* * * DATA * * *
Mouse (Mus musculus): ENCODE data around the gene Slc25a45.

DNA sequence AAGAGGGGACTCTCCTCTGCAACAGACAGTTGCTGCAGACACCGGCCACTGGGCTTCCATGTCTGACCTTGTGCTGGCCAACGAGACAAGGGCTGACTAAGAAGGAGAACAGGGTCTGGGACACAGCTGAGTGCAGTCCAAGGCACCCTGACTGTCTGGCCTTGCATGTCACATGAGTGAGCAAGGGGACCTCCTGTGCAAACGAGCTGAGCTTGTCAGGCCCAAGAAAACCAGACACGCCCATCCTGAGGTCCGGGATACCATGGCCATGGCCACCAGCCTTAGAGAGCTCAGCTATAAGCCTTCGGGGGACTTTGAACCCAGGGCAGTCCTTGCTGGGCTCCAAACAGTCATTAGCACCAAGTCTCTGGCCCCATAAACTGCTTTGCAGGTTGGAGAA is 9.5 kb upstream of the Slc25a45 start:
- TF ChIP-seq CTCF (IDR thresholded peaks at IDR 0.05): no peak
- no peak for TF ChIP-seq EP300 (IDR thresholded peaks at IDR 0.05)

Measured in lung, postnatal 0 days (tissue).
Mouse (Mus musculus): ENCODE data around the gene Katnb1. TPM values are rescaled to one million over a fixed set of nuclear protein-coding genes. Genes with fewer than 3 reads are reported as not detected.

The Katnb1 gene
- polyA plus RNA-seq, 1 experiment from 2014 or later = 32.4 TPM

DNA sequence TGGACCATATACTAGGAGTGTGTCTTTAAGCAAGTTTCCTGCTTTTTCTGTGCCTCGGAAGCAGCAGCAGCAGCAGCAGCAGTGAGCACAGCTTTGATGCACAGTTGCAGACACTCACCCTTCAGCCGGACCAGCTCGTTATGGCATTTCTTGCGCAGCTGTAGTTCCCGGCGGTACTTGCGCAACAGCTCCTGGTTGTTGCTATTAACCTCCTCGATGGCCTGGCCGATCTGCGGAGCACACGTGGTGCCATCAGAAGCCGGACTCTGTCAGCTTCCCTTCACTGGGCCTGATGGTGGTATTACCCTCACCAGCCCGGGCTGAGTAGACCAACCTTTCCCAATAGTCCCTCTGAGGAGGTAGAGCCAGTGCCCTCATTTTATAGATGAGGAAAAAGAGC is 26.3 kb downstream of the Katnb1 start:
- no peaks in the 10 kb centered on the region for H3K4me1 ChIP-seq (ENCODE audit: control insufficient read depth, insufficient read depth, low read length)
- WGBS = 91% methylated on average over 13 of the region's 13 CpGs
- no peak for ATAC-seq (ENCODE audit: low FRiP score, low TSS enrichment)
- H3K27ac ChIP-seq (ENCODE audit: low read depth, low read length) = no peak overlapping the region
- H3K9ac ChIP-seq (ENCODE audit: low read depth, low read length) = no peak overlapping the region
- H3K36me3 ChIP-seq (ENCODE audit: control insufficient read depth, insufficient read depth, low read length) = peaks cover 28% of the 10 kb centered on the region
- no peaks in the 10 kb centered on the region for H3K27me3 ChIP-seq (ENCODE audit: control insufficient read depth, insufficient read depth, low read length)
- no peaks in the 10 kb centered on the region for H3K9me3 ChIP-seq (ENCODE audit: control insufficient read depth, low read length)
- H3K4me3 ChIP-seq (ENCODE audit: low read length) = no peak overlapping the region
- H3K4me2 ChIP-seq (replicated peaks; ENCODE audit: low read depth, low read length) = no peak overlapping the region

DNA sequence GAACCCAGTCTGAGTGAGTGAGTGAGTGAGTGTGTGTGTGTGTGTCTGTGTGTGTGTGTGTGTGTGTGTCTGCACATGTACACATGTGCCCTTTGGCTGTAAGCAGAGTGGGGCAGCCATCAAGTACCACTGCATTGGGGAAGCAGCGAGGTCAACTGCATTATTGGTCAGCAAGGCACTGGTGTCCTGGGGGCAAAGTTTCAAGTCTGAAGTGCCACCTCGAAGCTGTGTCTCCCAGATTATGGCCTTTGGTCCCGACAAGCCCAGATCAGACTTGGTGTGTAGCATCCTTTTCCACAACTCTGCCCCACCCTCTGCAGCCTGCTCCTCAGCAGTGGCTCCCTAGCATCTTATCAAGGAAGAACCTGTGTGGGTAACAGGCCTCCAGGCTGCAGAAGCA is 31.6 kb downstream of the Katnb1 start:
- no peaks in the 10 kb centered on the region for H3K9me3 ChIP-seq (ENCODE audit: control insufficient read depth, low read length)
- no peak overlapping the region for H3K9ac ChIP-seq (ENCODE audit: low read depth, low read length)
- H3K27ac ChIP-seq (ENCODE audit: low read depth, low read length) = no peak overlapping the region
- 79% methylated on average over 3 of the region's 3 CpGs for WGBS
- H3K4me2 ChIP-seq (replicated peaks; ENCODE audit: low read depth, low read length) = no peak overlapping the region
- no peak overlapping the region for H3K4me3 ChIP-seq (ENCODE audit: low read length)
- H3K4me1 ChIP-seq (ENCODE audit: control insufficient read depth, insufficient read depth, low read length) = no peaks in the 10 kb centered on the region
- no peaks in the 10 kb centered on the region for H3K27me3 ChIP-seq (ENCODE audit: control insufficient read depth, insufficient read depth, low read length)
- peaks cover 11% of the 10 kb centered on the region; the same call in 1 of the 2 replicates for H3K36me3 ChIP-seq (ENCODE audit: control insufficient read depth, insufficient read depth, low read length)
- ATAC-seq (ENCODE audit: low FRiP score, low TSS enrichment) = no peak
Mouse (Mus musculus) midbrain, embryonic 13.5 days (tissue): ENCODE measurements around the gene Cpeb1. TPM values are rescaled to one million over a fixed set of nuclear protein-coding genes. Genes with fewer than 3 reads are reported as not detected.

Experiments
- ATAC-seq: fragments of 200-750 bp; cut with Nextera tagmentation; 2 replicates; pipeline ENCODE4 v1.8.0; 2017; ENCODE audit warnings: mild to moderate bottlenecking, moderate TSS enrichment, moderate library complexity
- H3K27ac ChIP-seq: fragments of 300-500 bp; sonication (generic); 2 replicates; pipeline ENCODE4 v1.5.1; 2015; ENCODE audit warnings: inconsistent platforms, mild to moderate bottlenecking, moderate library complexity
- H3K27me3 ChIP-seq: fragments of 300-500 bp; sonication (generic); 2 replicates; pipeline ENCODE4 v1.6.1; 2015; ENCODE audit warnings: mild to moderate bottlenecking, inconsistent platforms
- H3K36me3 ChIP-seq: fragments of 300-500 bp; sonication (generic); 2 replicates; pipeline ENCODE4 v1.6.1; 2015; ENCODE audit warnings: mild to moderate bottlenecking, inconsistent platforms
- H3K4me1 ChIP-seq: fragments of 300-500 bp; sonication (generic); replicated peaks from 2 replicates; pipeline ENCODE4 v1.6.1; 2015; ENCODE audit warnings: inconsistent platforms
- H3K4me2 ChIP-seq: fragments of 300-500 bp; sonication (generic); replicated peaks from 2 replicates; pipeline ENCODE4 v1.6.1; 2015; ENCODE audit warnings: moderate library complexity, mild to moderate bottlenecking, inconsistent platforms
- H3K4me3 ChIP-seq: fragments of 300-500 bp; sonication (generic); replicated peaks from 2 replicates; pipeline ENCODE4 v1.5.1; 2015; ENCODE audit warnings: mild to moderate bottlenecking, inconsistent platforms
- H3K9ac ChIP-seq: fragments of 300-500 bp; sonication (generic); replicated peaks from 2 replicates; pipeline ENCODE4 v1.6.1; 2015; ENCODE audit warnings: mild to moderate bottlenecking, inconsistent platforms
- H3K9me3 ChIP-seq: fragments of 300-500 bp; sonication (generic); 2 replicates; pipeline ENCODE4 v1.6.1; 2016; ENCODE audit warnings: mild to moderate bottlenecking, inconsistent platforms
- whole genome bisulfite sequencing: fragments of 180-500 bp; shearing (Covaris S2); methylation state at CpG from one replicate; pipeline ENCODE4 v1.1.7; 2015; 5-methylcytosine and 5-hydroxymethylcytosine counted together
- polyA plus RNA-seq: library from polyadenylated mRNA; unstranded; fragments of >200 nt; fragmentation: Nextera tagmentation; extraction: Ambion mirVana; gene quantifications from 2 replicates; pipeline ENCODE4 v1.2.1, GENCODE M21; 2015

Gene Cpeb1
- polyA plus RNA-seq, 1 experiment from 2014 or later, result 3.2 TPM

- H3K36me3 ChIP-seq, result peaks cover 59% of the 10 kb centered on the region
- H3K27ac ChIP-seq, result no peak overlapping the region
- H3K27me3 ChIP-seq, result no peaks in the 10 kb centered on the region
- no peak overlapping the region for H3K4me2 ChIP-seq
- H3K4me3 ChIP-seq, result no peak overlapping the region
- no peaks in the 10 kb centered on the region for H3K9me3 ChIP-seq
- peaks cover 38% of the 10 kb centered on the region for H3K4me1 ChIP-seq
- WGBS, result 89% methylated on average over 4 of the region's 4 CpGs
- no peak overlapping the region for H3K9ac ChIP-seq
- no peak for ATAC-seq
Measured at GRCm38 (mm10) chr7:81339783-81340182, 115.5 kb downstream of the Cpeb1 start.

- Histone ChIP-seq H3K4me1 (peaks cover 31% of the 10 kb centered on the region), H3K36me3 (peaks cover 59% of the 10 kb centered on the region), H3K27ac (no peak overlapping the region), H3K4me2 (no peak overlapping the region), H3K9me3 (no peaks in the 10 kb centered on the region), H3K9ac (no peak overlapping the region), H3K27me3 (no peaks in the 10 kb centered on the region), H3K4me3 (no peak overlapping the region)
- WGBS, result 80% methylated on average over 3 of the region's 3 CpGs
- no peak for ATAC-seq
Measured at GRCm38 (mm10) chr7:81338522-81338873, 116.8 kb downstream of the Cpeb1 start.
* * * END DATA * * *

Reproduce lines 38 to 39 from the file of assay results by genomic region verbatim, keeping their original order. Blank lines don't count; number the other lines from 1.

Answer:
- H3K4me2 ChIP-seq: fragments of 300-500 bp; sonication (generic); replicated peaks from 2 replicates; pipeline ENCODE4 v1.6.1; 2015; ENCODE audit warnings: moderate library complexity, mild to moderate bottlenecking, inconsistent platforms
- H3K4me3 ChIP-seq: fragments of 300-500 bp; sonication (generic); replicated peaks from 2 replicates; pipeline ENCODE4 v1.5.1; 2015; ENCODE audit warnings: mild to moderate bottlenecking, inconsistent platforms